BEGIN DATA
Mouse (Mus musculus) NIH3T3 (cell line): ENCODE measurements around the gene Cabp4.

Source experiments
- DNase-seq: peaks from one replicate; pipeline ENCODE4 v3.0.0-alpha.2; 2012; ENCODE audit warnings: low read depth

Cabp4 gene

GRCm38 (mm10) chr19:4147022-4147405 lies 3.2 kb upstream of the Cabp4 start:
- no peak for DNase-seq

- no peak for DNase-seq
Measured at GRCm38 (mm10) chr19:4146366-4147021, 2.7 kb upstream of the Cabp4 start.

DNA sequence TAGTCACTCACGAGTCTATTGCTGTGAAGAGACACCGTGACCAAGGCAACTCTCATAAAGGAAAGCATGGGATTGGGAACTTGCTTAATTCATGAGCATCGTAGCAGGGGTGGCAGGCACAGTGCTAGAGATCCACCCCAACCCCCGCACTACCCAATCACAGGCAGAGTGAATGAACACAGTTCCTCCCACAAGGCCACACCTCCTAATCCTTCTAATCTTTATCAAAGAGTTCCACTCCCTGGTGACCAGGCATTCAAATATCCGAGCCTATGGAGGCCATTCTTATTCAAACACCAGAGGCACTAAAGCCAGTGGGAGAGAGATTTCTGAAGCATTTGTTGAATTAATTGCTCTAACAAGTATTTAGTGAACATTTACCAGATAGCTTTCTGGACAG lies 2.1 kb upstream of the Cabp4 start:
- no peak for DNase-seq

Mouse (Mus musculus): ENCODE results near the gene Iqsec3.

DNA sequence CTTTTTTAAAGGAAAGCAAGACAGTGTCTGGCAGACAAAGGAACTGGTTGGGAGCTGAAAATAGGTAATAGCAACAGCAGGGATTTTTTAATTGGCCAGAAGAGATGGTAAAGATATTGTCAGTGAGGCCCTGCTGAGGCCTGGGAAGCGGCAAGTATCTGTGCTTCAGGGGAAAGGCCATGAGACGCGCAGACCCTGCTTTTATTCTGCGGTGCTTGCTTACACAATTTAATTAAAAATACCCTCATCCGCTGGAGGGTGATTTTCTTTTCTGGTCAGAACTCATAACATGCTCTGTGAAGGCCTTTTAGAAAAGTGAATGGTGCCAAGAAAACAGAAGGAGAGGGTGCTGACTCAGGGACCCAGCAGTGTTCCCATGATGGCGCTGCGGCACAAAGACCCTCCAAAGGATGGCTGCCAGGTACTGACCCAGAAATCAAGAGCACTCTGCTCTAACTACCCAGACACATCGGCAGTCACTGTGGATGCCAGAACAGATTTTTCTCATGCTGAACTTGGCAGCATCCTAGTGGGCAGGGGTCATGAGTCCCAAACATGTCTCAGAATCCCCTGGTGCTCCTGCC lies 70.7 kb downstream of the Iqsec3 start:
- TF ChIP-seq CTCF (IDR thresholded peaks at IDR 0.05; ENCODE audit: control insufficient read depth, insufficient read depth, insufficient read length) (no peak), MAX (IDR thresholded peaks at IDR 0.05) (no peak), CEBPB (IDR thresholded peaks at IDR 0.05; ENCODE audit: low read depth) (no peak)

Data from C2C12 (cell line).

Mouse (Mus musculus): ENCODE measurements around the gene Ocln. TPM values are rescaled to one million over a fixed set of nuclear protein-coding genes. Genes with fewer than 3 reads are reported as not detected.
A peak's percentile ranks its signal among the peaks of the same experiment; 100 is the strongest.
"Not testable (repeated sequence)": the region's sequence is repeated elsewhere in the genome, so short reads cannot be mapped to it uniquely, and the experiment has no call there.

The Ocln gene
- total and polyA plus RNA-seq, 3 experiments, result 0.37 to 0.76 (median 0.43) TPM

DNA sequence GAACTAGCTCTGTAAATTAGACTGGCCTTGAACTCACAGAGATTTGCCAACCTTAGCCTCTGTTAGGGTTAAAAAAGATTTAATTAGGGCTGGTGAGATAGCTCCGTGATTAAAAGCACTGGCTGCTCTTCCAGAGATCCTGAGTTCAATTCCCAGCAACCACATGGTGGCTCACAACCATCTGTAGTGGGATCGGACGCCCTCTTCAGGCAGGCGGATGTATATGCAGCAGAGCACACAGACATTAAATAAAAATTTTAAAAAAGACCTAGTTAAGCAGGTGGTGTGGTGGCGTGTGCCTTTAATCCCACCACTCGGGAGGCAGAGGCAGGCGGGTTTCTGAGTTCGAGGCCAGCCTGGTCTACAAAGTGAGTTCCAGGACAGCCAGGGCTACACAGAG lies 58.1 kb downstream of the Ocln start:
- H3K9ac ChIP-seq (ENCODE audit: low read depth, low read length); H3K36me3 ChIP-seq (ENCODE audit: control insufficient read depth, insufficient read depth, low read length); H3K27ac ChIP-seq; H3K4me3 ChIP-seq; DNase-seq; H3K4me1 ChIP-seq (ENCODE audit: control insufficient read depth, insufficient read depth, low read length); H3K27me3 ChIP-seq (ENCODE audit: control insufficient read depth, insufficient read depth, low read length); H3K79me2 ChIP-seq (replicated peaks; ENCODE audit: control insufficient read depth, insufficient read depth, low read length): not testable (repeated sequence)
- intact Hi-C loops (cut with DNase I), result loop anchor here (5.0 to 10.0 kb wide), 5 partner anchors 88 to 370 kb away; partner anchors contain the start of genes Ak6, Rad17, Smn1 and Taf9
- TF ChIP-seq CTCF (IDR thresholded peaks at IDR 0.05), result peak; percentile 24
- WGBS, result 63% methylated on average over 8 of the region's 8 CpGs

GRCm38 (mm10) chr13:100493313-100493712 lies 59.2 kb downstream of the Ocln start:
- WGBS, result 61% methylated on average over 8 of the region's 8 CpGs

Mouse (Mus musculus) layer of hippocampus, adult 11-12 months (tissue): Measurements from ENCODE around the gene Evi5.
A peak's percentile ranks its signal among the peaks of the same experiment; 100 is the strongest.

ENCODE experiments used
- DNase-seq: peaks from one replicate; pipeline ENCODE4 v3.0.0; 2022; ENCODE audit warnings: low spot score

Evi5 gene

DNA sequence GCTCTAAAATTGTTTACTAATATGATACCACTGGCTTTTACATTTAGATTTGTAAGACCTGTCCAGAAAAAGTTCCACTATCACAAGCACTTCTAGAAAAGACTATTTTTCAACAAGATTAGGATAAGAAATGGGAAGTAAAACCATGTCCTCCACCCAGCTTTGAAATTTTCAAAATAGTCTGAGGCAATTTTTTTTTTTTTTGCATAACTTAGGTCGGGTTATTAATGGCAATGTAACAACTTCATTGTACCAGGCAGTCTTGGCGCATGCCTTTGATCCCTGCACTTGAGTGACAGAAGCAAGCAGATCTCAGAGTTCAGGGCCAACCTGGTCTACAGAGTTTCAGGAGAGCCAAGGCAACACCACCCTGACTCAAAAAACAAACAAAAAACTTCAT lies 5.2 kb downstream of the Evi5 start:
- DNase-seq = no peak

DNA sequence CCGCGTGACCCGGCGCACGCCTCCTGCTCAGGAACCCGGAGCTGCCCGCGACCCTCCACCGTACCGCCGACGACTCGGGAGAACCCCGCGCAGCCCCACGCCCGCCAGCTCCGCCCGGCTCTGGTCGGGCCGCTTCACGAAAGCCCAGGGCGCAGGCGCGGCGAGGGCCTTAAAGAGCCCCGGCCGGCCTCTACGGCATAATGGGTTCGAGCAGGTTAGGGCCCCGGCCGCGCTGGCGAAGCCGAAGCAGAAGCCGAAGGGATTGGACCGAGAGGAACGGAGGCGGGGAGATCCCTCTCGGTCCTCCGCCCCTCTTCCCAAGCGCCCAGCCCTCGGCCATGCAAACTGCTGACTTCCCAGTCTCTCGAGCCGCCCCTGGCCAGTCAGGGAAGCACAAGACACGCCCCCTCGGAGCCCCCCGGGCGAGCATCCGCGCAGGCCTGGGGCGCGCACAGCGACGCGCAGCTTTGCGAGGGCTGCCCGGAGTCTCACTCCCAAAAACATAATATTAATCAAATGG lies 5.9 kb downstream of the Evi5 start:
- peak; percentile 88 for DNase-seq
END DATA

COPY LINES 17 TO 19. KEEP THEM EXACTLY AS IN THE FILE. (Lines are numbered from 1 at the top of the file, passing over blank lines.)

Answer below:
"Not testable (repeated sequence)": the region's sequence is repeated elsewhere in the genome, so short reads cannot be mapped to it uniquely, and the experiment has no call there.

The Ocln gene
- total and polyA plus RNA-seq, 3 experiments, result 0.37 to 0.76 (median 0.43) TPM